It’s Electric! The Science of Cleaner Vehicles

This post – written by James Nolan, Associate Professor at Georgia Gwinnett College – originally appeared on the Union of Concerned Scientists’ blog The Equation on June 17 and can be viewed here.

I’m a biochemist by training, but my family’s leap into Electric Vehicle (EV) driving was not entirely a reasoned scientific choice, initially. We have always been energy-conscious, even before climate change was on our radar. We have always tried to live near our workplaces to save fuel and time. When hybrid vehicles came on the market, we did not seriously consider buying one, because it did not make economic sense for us; our savings on fuel would never match the difference in up-front price of a hybrid at that time.  The BP oil spill on April 20, 2010 changed the equation for us.

We had lived in New Orleans before Katrina and were heartbroken at the damage; we wanted to stop buying oil (we still haven’t been to BP since). We wanted to cut our use of oil and carbon emissions further, even if the dollars and cents didn’t work for us. After test-driving a Nissan LEAF EV, we were sold. An EV could cover most of our driving needs without using any oil. We are not typical early adopters, but in this case we were convinced it was a good idea and wanted to spread the word by setting an example.

EV driving near my home in suburban Atlanta has led to numerous parking lot conversations with people who had never seen an EV and has been a great opportunity to meet others with similar interests. I met members of the EV Club of the South, part of a national network of local groups of EV enthusiasts, at the EV test drive event. The club has been in existence since 1999, when the original members lost their GM EV-1s. I joined soon after we purchased and began to participate in club demonstrations at parades, Earth Day, National Plugin Day, and similar events. The added visibility may be working; in three years, the Atlanta metro area has become the second largest EV market in the country.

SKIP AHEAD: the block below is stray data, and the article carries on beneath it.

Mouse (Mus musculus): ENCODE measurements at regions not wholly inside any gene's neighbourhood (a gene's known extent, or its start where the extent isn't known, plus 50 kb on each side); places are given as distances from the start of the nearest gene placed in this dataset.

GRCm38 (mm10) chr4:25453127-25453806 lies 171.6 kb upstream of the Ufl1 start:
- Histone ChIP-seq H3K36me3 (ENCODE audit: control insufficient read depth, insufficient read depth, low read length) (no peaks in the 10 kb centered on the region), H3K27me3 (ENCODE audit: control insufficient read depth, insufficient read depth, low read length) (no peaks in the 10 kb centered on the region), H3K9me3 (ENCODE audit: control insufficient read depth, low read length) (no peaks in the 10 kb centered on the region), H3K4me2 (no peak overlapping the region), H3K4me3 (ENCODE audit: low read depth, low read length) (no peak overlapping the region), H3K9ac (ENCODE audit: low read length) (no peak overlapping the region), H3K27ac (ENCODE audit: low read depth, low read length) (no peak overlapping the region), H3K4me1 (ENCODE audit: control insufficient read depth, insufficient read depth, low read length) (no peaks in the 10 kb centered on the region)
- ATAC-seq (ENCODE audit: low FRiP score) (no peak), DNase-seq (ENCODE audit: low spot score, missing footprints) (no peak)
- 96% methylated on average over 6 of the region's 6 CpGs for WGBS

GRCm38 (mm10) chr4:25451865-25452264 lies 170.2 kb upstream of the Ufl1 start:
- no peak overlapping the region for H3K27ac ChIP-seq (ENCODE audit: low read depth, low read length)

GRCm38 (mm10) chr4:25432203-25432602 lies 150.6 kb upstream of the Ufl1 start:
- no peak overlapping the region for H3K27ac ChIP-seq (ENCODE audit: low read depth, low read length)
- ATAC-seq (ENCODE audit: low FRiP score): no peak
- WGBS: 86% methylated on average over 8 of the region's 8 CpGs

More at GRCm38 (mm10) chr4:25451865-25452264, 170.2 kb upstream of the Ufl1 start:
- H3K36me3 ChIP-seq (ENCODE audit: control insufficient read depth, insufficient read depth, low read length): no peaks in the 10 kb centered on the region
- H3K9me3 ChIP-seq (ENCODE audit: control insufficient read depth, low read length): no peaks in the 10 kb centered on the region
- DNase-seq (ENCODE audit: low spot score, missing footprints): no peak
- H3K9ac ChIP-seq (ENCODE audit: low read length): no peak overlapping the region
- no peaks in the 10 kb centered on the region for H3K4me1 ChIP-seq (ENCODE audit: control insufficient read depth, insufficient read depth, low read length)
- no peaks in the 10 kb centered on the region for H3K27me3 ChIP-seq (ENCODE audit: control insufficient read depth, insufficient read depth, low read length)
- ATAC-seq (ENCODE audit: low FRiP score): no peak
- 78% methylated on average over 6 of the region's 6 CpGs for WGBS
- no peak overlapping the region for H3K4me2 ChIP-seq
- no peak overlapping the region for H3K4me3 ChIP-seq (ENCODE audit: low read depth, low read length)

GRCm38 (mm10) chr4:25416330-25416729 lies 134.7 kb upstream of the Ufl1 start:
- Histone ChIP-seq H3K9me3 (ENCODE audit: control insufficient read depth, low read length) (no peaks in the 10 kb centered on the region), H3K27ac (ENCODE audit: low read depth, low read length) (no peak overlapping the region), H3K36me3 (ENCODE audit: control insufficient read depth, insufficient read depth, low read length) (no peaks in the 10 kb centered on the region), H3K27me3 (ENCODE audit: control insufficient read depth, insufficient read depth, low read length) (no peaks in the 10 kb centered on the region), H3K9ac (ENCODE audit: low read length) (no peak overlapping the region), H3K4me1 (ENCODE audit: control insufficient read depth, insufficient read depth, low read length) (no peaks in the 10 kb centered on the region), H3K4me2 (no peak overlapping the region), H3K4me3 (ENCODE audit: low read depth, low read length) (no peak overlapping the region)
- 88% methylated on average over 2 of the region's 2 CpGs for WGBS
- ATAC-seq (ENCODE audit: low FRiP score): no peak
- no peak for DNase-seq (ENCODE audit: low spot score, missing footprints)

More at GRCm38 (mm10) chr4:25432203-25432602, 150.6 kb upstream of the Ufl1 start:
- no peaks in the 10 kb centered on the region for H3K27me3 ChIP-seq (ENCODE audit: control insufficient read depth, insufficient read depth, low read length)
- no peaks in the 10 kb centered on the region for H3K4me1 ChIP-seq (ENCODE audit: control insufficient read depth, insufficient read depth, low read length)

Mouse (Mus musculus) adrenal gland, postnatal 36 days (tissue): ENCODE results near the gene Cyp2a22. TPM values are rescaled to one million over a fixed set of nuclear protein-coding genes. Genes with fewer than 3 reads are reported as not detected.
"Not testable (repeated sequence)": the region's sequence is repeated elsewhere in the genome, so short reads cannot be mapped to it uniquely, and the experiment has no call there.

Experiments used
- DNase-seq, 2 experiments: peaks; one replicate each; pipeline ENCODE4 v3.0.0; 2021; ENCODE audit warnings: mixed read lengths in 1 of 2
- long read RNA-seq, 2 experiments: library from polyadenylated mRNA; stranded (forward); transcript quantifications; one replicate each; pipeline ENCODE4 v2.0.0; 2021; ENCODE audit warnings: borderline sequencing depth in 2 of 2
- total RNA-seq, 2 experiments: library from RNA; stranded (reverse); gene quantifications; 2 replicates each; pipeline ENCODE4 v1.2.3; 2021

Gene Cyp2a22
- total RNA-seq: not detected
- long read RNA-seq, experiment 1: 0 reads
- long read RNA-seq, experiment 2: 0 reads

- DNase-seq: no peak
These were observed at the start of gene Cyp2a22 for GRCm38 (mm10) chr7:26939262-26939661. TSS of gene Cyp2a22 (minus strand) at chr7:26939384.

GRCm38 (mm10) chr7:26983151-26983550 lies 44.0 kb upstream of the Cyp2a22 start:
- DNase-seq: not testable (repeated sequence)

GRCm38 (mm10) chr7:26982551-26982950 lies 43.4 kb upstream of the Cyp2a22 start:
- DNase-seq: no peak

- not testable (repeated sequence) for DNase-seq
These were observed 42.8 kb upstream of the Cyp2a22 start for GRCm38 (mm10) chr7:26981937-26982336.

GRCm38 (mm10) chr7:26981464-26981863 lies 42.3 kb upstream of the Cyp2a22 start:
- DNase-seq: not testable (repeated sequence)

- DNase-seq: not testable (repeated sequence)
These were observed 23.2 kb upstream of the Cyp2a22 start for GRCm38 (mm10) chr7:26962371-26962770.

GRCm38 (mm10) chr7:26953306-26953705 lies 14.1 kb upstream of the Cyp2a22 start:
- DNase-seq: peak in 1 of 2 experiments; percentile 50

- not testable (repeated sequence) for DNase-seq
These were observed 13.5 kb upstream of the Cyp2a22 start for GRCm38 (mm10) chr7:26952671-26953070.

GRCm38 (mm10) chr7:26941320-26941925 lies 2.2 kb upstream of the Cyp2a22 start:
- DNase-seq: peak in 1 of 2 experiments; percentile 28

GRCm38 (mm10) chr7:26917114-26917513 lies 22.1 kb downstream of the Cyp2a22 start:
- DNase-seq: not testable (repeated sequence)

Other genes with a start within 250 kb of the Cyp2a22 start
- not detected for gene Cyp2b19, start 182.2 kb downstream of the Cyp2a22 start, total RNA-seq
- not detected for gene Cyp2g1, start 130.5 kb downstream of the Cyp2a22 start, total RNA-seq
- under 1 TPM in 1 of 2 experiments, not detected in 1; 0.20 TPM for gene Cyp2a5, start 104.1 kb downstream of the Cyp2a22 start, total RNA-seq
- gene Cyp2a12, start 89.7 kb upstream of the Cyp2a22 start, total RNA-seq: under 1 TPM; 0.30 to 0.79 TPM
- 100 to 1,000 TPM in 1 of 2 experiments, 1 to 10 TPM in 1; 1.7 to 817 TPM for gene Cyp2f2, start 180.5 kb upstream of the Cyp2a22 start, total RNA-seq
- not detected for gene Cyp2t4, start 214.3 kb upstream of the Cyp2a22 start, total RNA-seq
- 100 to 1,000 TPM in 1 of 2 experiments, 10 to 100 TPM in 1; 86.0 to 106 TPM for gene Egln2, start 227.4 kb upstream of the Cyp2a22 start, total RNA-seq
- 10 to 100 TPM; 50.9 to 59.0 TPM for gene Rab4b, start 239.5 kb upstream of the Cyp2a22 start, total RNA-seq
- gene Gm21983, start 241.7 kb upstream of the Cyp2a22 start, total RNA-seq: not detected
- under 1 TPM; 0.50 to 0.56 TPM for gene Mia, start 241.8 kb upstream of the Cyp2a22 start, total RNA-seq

Of course, EVs are only as clean as the power plants that supply their electricity; I started to look to Union of Concerned Scientists for answers on the real benefits of EVs compared to hybrids and conventional vehicles in reducing carbon emissions. I have to admit that the information was not exactly what I wanted to hear, at least at first. In the Southeast in 2012, local utilities were producing over half their power from coal-fired plants, so my EV was emitting close to the same CO2 as a Toyota Prius (though producing the equivalent CO2 as a hybrid getting 46 mpg isn’t a bad starting point!).

It turns out that our EV has gotten cleaner in the last couple of years, as the local electric grid has incorporated more renewables and less coal. If we stay on track, EVs powered on our regional grid could be cleaner than even the best hybrids in the coming years. In addition, we have made our corner of the grid even greener by buying renewable energy credits to offset all of our carbon usage.

While it’s true that EVs will get cleaner over time, the real good news for me was the discovery of UCS as a source of scientific resources for education about climate change. I joined and started using UCS information in my science class teaching. UCS continues to update their resources and study who is a good fit for owning an EV. Membership in the EV Club and UCS has led to alliances with other groups, such as the Southern Alliance for Clean Energy (SACE). SACE works to support sustainable energy in the Southeast. The EV Club has worked with SACE and UCS to raise awareness on protecting Georgia’s EV tax credit and sustainable energy initiatives under consideration by the Public Service Commission and the state Legislature. By working together, there is hope for a more sustainable future.

My journey to UCS did not start as the reasoned, scientific process it might have been. It started as an emotional leap, but the information from UCS has shown that it turned out to be a big step in the right direction. It has opened avenues to the facts about global warming and clean vehicles, information on what I can do about it, and resources to share with others. It has also opened channels to others working towards the same goals of changing our actions and policies to protect the planet for our generation and those who follow.

About the author: James Nolan is an Associate Professor of Biology at Georgia Gwinnett College. He earned a Ph.D. in Biochemistry at Duke University. He is Secretary of the EV Club of the South, was Co-Organizer of the metro Atlanta National Plugin Day event in 2013, and is a member of the UCS Science Network. He lives in Lawrenceville, GA and you can find him on twitter at @jamesnola.

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